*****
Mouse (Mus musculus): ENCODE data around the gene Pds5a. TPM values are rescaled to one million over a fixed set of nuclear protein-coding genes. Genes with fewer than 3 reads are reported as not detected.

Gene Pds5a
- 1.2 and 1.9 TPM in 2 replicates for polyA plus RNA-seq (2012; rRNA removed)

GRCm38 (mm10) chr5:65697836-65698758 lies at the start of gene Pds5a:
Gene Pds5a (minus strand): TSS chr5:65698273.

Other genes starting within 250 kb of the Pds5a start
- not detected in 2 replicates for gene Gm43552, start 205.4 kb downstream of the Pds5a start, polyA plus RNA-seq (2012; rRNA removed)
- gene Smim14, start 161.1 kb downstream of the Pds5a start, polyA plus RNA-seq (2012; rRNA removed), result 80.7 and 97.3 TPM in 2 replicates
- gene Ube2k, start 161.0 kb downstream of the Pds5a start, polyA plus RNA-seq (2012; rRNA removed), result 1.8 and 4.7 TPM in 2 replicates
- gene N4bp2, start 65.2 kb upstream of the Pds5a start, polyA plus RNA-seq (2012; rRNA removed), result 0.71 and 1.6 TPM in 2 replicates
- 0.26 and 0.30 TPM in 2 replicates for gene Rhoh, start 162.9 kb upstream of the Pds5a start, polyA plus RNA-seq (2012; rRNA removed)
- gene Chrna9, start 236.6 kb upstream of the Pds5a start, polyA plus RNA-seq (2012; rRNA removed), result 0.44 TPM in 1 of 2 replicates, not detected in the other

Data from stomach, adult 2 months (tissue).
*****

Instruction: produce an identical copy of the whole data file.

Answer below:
Mouse (Mus musculus): ENCODE data around the gene Pds5a. TPM values are rescaled to one million over a fixed set of nuclear protein-coding genes. Genes with fewer than 3 reads are reported as not detected.

Gene Pds5a
- 1.2 and 1.9 TPM in 2 replicates for polyA plus RNA-seq (2012; rRNA removed)

GRCm38 (mm10) chr5:65697836-65698758 lies at the start of gene Pds5a:
Gene Pds5a (minus strand): TSS chr5:65698273.

Other genes starting within 250 kb of the Pds5a start
- not detected in 2 replicates for gene Gm43552, start 205.4 kb downstream of the Pds5a start, polyA plus RNA-seq (2012; rRNA removed)
- gene Smim14, start 161.1 kb downstream of the Pds5a start, polyA plus RNA-seq (2012; rRNA removed), result 80.7 and 97.3 TPM in 2 replicates
- gene Ube2k, start 161.0 kb downstream of the Pds5a start, polyA plus RNA-seq (2012; rRNA removed), result 1.8 and 4.7 TPM in 2 replicates
- gene N4bp2, start 65.2 kb upstream of the Pds5a start, polyA plus RNA-seq (2012; rRNA removed), result 0.71 and 1.6 TPM in 2 replicates
- 0.26 and 0.30 TPM in 2 replicates for gene Rhoh, start 162.9 kb upstream of the Pds5a start, polyA plus RNA-seq (2012; rRNA removed)
- gene Chrna9, start 236.6 kb upstream of the Pds5a start, polyA plus RNA-seq (2012; rRNA removed), result 0.44 TPM in 1 of 2 replicates, not detected in the other

Data from stomach, adult 2 months (tissue).